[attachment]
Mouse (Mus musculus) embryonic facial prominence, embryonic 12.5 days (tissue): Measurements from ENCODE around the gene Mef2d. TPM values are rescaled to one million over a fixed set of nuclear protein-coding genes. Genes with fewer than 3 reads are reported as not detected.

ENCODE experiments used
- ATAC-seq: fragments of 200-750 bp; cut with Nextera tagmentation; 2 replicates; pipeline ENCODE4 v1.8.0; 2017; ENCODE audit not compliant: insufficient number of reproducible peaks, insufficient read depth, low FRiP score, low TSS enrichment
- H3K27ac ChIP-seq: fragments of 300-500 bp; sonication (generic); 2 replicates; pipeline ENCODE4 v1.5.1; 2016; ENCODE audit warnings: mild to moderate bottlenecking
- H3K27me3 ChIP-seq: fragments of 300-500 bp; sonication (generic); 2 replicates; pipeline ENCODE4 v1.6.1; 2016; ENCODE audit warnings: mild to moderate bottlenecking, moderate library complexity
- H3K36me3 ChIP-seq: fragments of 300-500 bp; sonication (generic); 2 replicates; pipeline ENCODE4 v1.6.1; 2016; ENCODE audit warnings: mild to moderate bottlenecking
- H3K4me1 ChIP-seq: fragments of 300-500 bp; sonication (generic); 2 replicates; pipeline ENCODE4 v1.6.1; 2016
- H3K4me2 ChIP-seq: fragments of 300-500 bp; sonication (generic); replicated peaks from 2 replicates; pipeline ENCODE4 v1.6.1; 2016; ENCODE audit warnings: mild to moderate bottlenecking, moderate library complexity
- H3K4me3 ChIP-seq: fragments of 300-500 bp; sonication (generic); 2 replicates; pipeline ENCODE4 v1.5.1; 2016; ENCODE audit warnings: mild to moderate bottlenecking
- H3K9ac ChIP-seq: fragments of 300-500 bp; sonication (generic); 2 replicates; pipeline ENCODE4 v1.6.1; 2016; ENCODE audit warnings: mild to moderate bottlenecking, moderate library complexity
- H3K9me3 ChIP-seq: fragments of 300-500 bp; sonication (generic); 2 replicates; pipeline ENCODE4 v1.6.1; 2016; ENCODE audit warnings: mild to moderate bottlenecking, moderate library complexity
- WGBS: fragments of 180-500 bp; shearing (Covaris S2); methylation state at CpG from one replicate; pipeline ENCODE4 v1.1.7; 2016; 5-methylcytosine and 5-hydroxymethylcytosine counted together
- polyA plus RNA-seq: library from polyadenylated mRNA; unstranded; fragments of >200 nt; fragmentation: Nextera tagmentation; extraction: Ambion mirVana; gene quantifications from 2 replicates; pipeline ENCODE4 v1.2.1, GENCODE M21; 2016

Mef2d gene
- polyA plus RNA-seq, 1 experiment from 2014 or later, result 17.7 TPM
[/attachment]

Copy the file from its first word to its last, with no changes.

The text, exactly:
Mouse (Mus musculus) embryonic facial prominence, embryonic 12.5 days (tissue): Measurements from ENCODE around the gene Mef2d. TPM values are rescaled to one million over a fixed set of nuclear protein-coding genes. Genes with fewer than 3 reads are reported as not detected.

ENCODE experiments used
- ATAC-seq: fragments of 200-750 bp; cut with Nextera tagmentation; 2 replicates; pipeline ENCODE4 v1.8.0; 2017; ENCODE audit not compliant: insufficient number of reproducible peaks, insufficient read depth, low FRiP score, low TSS enrichment
- H3K27ac ChIP-seq: fragments of 300-500 bp; sonication (generic); 2 replicates; pipeline ENCODE4 v1.5.1; 2016; ENCODE audit warnings: mild to moderate bottlenecking
- H3K27me3 ChIP-seq: fragments of 300-500 bp; sonication (generic); 2 replicates; pipeline ENCODE4 v1.6.1; 2016; ENCODE audit warnings: mild to moderate bottlenecking, moderate library complexity
- H3K36me3 ChIP-seq: fragments of 300-500 bp; sonication (generic); 2 replicates; pipeline ENCODE4 v1.6.1; 2016; ENCODE audit warnings: mild to moderate bottlenecking
- H3K4me1 ChIP-seq: fragments of 300-500 bp; sonication (generic); 2 replicates; pipeline ENCODE4 v1.6.1; 2016
- H3K4me2 ChIP-seq: fragments of 300-500 bp; sonication (generic); replicated peaks from 2 replicates; pipeline ENCODE4 v1.6.1; 2016; ENCODE audit warnings: mild to moderate bottlenecking, moderate library complexity
- H3K4me3 ChIP-seq: fragments of 300-500 bp; sonication (generic); 2 replicates; pipeline ENCODE4 v1.5.1; 2016; ENCODE audit warnings: mild to moderate bottlenecking
- H3K9ac ChIP-seq: fragments of 300-500 bp; sonication (generic); 2 replicates; pipeline ENCODE4 v1.6.1; 2016; ENCODE audit warnings: mild to moderate bottlenecking, moderate library complexity
- H3K9me3 ChIP-seq: fragments of 300-500 bp; sonication (generic); 2 replicates; pipeline ENCODE4 v1.6.1; 2016; ENCODE audit warnings: mild to moderate bottlenecking, moderate library complexity
- WGBS: fragments of 180-500 bp; shearing (Covaris S2); methylation state at CpG from one replicate; pipeline ENCODE4 v1.1.7; 2016; 5-methylcytosine and 5-hydroxymethylcytosine counted together
- polyA plus RNA-seq: library from polyadenylated mRNA; unstranded; fragments of >200 nt; fragmentation: Nextera tagmentation; extraction: Ambion mirVana; gene quantifications from 2 replicates; pipeline ENCODE4 v1.2.1, GENCODE M21; 2016

Mef2d gene
- polyA plus RNA-seq, 1 experiment from 2014 or later, result 17.7 TPM